For the most part, fleet buyers today buy and hold a truck for approximately three to five years, sell the truck into the secondary market, and upgrade to newer models with updated technology and features. This trade cycle is based on many factors including existing warranty coverage, increasing costs of repairs and maintenance, vehicle uptime degradation, and the condition of the truck, including repairs to cab interiors. Fleets also use similar considerations when deciding when to replace their trailers, but trailers have a different responsibility than the power units do, so the trade cycle varies accordingly. A general rule of thumb for truck and tractor replacement is every 500,000 miles. For trucks, depending on the application this could be three-five years, but trailers, with a trailer-to-tractor ratio of 3:1, usually are traded every 12 years or so. Additionally, replacement for trailers will vary by application or use. Dry vans, for example, will likely be traded more often than a more specialized trailer, like a tanker.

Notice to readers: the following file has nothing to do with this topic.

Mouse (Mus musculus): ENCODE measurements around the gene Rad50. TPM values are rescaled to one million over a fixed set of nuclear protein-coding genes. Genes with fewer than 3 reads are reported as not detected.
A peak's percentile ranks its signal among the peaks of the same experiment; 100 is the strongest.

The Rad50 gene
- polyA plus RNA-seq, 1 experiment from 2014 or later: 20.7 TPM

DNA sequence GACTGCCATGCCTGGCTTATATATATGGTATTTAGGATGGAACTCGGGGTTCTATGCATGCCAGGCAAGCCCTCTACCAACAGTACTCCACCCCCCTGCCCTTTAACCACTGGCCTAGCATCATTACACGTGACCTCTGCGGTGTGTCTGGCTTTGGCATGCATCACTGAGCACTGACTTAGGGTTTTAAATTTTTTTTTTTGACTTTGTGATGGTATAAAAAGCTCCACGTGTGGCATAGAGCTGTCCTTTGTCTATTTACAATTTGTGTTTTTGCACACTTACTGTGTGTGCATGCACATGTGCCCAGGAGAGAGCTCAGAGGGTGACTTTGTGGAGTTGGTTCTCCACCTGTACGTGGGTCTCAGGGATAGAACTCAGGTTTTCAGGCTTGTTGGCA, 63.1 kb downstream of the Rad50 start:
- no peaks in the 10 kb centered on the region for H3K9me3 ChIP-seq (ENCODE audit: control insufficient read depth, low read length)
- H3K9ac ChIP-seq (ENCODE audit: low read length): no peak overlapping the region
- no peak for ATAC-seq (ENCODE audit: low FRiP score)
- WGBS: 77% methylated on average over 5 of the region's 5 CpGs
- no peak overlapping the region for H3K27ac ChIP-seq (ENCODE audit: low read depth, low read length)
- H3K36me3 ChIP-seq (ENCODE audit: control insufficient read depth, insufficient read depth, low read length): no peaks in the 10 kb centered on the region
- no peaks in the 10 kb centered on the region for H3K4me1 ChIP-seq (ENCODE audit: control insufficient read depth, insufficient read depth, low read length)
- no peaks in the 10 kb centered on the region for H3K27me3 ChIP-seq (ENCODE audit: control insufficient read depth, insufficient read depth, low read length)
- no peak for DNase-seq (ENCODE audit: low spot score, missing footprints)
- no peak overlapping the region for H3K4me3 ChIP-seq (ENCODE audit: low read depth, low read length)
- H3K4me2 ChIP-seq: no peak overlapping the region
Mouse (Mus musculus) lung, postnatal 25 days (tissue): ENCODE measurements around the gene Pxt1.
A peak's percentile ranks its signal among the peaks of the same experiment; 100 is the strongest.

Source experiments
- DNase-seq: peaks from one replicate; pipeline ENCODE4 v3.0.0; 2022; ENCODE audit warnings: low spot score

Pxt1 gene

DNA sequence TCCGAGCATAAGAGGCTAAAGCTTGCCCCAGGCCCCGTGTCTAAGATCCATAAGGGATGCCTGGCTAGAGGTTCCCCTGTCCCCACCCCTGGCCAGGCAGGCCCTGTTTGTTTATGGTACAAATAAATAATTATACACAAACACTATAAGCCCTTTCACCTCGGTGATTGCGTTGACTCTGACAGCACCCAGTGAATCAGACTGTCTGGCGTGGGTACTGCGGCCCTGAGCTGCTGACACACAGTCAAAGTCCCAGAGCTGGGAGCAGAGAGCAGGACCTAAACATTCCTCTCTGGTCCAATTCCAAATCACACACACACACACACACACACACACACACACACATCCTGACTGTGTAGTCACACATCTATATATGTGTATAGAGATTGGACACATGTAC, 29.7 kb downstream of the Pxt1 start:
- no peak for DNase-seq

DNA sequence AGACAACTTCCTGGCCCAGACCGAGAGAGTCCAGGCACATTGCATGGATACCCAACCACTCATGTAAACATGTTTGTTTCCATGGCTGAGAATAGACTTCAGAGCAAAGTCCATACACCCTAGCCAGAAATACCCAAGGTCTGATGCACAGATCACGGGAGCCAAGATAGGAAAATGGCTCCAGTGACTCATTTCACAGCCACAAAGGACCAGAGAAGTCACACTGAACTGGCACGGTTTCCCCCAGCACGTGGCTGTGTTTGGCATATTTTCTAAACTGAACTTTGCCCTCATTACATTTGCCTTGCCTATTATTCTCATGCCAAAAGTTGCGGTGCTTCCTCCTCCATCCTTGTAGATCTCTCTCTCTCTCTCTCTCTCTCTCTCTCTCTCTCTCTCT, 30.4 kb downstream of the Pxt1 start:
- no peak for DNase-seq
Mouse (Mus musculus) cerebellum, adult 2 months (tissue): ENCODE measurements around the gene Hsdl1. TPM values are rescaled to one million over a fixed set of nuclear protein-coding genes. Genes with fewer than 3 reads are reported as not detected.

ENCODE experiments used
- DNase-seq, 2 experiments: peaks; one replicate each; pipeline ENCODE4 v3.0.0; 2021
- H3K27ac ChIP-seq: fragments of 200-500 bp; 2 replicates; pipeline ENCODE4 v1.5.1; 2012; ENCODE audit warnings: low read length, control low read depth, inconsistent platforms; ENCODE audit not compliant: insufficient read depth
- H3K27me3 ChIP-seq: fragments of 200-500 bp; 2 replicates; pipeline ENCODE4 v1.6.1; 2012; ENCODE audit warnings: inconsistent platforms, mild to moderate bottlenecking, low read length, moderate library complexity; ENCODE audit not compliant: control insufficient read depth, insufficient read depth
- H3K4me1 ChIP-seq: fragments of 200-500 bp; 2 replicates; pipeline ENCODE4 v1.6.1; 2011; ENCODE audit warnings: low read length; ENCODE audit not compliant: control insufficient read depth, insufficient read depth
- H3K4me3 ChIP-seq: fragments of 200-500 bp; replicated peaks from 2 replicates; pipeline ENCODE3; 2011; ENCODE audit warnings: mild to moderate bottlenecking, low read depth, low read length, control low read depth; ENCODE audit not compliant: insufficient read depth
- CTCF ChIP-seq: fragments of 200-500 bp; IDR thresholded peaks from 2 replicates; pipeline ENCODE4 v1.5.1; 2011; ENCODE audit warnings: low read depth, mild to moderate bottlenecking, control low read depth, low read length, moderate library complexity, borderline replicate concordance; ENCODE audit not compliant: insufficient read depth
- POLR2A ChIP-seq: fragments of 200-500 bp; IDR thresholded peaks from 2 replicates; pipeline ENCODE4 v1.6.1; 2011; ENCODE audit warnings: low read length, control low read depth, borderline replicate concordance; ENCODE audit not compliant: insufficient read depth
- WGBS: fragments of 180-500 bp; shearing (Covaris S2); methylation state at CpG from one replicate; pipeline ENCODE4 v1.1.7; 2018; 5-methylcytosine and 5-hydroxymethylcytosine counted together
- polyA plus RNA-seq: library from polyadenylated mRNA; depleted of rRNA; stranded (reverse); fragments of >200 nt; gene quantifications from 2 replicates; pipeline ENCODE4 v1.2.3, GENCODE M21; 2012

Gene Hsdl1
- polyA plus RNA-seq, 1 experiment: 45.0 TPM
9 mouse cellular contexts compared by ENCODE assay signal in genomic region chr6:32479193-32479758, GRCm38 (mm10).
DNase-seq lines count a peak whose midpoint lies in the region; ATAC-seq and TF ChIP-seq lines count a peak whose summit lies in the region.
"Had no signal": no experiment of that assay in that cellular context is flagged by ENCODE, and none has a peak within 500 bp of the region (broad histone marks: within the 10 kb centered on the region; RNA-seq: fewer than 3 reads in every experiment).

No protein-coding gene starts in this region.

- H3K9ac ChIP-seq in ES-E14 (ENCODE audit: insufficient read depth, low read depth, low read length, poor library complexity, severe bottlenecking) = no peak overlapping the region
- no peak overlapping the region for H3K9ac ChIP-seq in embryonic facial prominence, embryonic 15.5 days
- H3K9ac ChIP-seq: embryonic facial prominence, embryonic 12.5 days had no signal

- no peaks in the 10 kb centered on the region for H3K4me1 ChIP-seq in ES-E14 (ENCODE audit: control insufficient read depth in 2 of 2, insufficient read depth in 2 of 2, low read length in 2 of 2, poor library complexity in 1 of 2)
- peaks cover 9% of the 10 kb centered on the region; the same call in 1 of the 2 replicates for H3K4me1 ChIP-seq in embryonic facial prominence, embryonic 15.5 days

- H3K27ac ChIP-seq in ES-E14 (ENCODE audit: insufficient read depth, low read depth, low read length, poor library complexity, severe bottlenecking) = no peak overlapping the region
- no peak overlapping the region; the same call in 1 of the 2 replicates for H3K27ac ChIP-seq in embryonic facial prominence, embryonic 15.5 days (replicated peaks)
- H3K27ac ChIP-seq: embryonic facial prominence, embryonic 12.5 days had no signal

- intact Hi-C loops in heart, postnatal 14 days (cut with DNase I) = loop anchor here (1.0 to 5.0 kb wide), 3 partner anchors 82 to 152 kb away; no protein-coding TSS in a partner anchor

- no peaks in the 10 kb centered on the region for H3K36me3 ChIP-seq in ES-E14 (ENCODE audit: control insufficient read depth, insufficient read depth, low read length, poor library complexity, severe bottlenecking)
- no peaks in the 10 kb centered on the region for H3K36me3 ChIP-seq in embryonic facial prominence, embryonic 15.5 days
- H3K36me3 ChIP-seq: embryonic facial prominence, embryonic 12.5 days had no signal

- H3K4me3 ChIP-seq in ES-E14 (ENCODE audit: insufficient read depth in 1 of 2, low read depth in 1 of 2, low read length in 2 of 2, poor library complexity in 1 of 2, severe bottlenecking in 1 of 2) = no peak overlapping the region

The National Private Truck Council (NPTC) shows 2022 trade cycles for trailers are up slightly, with 12.6 years for dry vans, 12.8 for reefers, 17.5 for flats, and 18 for bulk tanks. The American Transportation Research Institute (ATRI) shows the overall average trade cycle in 2021 was 15.4 years. Life cycle, or replacement, is determined by the customer, often by a set rotation, but sometimes determined by financing rather than equipment needs. Over-the-road trailers trade, on average, five-seven years because they're used more often. A grocery or private fleet might keep their trailers longer, like 20-25 years. It all depends on the duty cycle and how freight is loaded into the trailer. Owner- operators may trade when the warranty expires in five years, but most trade after 20 years. Large fleets are more on a three-, five-, or seven-year cycle